Heritage Classic clash lacking buzz
NHL Heritage Classic is to take place at BC Place on Sunday, March 2, 2014. (CARMINE MARINELLI/24 HOURS FILE PHOTO)
You could argue the upcoming Heritage Classic — the third of its kind since 2003 — features a fabricated rivalry. But that won't keep the Vancouver Canucks and Ottawa Senators — two mediocre teams — from taking centre stage Sunday at BC Place in the final matchup of the NHL's six outdoor games this season. That is, if Vancouver's main football and soccer stadium, which is hosting a hockey game for the first time, can even open up the retractable roof for it.
For now, the forecast calls for rain showers or snow flurries for Sunday's 1 p.m. PT showdown, which could put a damper on an event already lacking in buzz.
While Don Renzulli, the NHL's executive VP of events, claims that 90% of tickets have been sold — with the capacity between 52,000 to 53,000 — there’s still plenty of prime seats available.
"There's a lot of interest for … a unique once-in-a-lifetime event like this and people want to go in and have a look, but there's only a certain price they'll pay,” said Mario Livich, president of ShowTimeTickets.com.
"Everyday we're seeing an increase in calls, hits and purchases leading up to the game."
Livich said the higher rows in the lower level and centre-ice tickets are moving really slow, but he expected prices to adjust accordingly to fill up the building.
On Ticketmaster, ticket prices range from $104 to $324.
"They over-estimated the demand for this game and had tickets been priced more reasonably, they would have been a much better sell," Livich said.
Meanwhile, VancouverTicket.com manager Kingsley Bailey said ticket purchases have picked up a bit over the past couple days, but "it's only because people know they can get in cheap."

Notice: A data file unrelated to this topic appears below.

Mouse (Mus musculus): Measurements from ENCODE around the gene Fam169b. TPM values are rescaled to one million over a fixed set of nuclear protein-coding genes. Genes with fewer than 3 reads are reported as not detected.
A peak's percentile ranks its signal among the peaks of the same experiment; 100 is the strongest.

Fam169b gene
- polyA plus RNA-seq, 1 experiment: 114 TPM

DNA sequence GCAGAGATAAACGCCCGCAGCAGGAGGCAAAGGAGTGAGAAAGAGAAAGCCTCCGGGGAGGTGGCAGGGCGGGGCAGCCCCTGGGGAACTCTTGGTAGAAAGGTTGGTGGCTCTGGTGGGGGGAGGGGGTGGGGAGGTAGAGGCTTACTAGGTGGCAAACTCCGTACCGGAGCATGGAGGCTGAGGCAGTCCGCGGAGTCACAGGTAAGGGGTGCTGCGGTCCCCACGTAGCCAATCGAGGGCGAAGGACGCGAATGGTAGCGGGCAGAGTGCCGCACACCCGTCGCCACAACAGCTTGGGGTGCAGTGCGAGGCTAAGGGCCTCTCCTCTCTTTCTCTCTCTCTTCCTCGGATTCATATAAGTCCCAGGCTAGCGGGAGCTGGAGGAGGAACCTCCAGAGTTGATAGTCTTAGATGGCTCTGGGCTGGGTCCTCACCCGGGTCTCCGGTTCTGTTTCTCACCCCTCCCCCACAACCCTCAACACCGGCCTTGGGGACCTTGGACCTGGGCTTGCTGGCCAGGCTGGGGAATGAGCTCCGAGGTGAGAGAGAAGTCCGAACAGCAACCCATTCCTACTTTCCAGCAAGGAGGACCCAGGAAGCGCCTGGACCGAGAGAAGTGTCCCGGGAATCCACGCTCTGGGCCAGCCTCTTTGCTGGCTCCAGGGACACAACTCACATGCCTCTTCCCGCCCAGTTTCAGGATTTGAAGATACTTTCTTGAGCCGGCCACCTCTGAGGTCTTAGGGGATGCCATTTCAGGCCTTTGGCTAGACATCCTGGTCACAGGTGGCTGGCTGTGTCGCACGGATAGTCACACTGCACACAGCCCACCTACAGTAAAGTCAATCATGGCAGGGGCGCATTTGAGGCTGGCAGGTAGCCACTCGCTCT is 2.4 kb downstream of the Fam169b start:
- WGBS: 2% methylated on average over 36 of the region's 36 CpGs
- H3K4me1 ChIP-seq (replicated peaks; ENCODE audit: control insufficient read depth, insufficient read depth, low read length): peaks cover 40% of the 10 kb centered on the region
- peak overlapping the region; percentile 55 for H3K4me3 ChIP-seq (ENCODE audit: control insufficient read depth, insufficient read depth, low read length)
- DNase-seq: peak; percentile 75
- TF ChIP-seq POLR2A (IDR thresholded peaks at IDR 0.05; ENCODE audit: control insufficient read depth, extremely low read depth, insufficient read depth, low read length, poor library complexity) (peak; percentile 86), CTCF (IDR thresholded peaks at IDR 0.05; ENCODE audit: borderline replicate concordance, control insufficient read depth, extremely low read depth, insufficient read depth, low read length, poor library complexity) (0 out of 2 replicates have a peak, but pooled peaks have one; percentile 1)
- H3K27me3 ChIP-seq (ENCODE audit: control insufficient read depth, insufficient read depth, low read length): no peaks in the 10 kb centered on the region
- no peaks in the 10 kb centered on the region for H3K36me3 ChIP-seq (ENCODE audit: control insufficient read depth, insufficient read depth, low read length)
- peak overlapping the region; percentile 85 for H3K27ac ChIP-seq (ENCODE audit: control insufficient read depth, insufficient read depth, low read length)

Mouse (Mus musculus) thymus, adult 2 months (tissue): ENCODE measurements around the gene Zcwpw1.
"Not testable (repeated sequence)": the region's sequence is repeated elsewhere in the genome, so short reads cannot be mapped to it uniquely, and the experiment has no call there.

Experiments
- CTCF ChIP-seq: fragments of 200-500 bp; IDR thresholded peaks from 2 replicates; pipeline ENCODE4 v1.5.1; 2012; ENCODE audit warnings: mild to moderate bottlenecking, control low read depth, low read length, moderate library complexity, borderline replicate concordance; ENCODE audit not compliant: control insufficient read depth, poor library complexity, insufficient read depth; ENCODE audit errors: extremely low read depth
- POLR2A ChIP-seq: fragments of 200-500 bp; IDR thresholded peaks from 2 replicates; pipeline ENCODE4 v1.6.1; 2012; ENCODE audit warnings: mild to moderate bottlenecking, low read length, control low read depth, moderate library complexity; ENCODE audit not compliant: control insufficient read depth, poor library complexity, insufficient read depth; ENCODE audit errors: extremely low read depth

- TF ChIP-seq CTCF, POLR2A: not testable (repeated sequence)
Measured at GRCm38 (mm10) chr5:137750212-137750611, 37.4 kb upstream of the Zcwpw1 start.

He noted he was able to get up to 18 tickets piggy-backed in a row on Ticketmaster — as in rows of seats behind each other.
"I know the 90% that they are saying is sold out is not true," Bailey said, adding the league targeted the wrong demographic of fans for this game.
"If they want to hit this out of the park, they would have offered $40, $50 tickets and have those lower sections as a family section … and that would have opened the door to a lot of people who would not go to a game at Rogers Arena.
"I don't think, after this situation, we'll ever see another one in Vancouver again."
Also irrelevant is the marketing of the 1915 Stanley Cup final clash between the then-Vancouver Millionaires of the Pacific Coast Hockey Association against the Ottawa Senators of the National Hockey Association.
It ended with the Millionaires taking the best-of-five series, not that many of either team's current fan base was alive to follow it back then.
As for the game itself, it'll be the second meeting between these two clubs this season, with the Canucks winning 5-2 back in November.
The Sens haven’t beaten Vancouver in six straight games, but the focus for either side at the moment is earning a playoff spot with about 20 games left to go.
Coming off their first win in eight games on Wednesday, the Canucks aren't looking ahead to the big event just yet as they have the Minnesota Wild to deal with Friday.
"To be honest with you, we just want to build off (Wednesday night) and worry about tomorrow," goalie Roberto Luongo said.
Added captain Henrik Sedin: "It's going to feel a lot better walking out onto that ice if we can win (Friday)."
Turning things in the right direction is key after a miserable stretch that saw them struggle offensively in the franchise's longest pointless streak of the season. And even so, their 1-0 victory over the St. Louis Blues wasn't all that convincing — although the players stressed it's those tight games they'll have to win in order to crack a playoff spot.
"We're feeling good about our game," Daniel Sedin said. "We know we're not going to score a whole lot of goals so we have to bare down defensively and win games this way."